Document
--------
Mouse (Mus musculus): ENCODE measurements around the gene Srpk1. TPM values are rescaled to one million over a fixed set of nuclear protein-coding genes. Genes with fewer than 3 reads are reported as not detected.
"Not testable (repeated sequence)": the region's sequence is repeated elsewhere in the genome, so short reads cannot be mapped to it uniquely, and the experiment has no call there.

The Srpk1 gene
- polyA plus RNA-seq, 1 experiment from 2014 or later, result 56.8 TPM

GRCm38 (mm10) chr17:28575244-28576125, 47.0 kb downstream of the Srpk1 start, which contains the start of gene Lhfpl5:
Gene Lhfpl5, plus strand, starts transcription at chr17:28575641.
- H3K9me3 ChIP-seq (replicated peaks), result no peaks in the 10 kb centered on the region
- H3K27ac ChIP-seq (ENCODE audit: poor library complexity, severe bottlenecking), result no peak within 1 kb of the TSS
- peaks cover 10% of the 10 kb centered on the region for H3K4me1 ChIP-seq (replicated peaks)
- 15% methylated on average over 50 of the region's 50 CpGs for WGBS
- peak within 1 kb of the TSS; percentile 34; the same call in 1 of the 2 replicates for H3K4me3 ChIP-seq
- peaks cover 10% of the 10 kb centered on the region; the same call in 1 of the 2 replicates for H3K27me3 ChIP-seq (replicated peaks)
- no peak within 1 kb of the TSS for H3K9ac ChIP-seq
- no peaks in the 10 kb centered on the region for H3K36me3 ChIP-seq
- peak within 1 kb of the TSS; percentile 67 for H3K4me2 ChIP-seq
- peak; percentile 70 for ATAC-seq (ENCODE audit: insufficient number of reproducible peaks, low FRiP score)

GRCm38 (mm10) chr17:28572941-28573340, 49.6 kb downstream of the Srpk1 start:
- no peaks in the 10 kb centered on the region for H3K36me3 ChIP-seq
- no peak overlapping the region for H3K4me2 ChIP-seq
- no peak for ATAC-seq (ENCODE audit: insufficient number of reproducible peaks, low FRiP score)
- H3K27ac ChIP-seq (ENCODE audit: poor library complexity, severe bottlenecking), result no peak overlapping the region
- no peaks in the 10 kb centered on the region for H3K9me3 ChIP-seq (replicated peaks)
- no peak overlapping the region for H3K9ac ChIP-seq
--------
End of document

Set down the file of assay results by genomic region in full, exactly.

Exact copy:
Mouse (Mus musculus): ENCODE measurements around the gene Srpk1. TPM values are rescaled to one million over a fixed set of nuclear protein-coding genes. Genes with fewer than 3 reads are reported as not detected.
"Not testable (repeated sequence)": the region's sequence is repeated elsewhere in the genome, so short reads cannot be mapped to it uniquely, and the experiment has no call there.

The Srpk1 gene
- polyA plus RNA-seq, 1 experiment from 2014 or later, result 56.8 TPM

GRCm38 (mm10) chr17:28575244-28576125, 47.0 kb downstream of the Srpk1 start, which contains the start of gene Lhfpl5:
Gene Lhfpl5, plus strand, starts transcription at chr17:28575641.
- H3K9me3 ChIP-seq (replicated peaks), result no peaks in the 10 kb centered on the region
- H3K27ac ChIP-seq (ENCODE audit: poor library complexity, severe bottlenecking), result no peak within 1 kb of the TSS
- peaks cover 10% of the 10 kb centered on the region for H3K4me1 ChIP-seq (replicated peaks)
- 15% methylated on average over 50 of the region's 50 CpGs for WGBS
- peak within 1 kb of the TSS; percentile 34; the same call in 1 of the 2 replicates for H3K4me3 ChIP-seq
- peaks cover 10% of the 10 kb centered on the region; the same call in 1 of the 2 replicates for H3K27me3 ChIP-seq (replicated peaks)
- no peak within 1 kb of the TSS for H3K9ac ChIP-seq
- no peaks in the 10 kb centered on the region for H3K36me3 ChIP-seq
- peak within 1 kb of the TSS; percentile 67 for H3K4me2 ChIP-seq
- peak; percentile 70 for ATAC-seq (ENCODE audit: insufficient number of reproducible peaks, low FRiP score)

GRCm38 (mm10) chr17:28572941-28573340, 49.6 kb downstream of the Srpk1 start:
- no peaks in the 10 kb centered on the region for H3K36me3 ChIP-seq
- no peak overlapping the region for H3K4me2 ChIP-seq
- no peak for ATAC-seq (ENCODE audit: insufficient number of reproducible peaks, low FRiP score)
- H3K27ac ChIP-seq (ENCODE audit: poor library complexity, severe bottlenecking), result no peak overlapping the region
- no peaks in the 10 kb centered on the region for H3K9me3 ChIP-seq (replicated peaks)
- no peak overlapping the region for H3K9ac ChIP-seq